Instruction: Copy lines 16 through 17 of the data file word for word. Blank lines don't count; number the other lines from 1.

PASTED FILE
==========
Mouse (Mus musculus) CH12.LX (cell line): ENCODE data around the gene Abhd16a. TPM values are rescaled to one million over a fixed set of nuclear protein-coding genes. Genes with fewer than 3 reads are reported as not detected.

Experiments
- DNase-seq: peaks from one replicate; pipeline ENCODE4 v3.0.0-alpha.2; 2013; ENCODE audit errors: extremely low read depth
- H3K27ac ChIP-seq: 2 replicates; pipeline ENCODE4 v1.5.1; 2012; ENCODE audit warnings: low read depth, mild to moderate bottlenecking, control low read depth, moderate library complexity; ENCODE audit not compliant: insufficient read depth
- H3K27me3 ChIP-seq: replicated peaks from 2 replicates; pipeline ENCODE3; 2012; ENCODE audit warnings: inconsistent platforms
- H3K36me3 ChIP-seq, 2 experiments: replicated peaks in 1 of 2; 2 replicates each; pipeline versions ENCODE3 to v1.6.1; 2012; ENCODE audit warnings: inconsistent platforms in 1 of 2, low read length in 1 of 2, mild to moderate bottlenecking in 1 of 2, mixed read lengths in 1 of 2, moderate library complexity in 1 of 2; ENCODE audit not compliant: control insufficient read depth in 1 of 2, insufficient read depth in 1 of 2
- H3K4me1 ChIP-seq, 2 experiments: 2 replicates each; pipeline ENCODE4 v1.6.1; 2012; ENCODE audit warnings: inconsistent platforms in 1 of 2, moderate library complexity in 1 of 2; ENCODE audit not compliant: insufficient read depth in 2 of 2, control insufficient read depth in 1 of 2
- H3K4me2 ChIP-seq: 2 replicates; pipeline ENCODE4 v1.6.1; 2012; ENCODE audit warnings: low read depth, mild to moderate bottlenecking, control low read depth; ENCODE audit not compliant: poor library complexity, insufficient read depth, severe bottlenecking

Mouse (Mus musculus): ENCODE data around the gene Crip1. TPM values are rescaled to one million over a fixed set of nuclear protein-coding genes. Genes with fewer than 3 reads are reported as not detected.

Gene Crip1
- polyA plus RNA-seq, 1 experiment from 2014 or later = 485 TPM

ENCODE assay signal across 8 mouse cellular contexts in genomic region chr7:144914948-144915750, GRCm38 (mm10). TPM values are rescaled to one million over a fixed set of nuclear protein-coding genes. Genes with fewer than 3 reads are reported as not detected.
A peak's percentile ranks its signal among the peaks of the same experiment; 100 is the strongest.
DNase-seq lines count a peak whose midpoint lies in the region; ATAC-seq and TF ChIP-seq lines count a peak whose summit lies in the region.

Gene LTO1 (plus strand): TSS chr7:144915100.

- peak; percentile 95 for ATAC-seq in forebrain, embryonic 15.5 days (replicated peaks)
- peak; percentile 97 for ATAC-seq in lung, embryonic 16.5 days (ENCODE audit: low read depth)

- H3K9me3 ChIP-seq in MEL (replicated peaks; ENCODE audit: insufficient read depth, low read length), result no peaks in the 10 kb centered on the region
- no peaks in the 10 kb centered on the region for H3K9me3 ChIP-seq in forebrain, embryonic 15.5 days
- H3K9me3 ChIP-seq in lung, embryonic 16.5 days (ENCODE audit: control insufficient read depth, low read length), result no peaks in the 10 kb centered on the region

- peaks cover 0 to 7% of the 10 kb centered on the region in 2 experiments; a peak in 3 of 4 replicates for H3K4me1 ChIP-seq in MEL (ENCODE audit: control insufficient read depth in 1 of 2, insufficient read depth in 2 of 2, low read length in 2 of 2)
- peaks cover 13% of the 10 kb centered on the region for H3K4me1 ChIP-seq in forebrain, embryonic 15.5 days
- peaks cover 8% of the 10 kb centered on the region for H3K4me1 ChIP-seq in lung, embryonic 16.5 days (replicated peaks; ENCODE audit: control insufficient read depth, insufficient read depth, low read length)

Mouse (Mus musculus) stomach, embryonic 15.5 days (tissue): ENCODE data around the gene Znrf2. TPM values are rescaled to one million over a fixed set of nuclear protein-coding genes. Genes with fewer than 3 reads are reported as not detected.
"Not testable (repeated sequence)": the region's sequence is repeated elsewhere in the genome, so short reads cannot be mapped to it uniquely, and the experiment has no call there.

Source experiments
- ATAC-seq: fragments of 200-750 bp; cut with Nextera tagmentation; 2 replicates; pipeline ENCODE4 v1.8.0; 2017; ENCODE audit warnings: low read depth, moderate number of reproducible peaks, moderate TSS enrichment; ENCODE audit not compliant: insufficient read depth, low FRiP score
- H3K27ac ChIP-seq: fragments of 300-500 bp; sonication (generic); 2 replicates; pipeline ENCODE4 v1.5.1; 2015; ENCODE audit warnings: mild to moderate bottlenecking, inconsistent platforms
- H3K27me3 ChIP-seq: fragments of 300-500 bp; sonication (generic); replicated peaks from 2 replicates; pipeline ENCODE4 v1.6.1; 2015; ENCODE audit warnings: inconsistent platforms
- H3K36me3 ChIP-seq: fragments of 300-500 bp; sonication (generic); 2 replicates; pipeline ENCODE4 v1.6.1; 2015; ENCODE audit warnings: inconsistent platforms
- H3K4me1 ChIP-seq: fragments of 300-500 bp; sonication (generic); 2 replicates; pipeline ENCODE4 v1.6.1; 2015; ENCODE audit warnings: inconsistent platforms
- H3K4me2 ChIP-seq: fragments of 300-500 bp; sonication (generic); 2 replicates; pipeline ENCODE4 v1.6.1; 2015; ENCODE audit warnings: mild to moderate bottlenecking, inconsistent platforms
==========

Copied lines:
- peak; percentile 95 for ATAC-seq in forebrain, embryonic 15.5 days (replicated peaks)
- peak; percentile 97 for ATAC-seq in lung, embryonic 16.5 days (ENCODE audit: low read depth)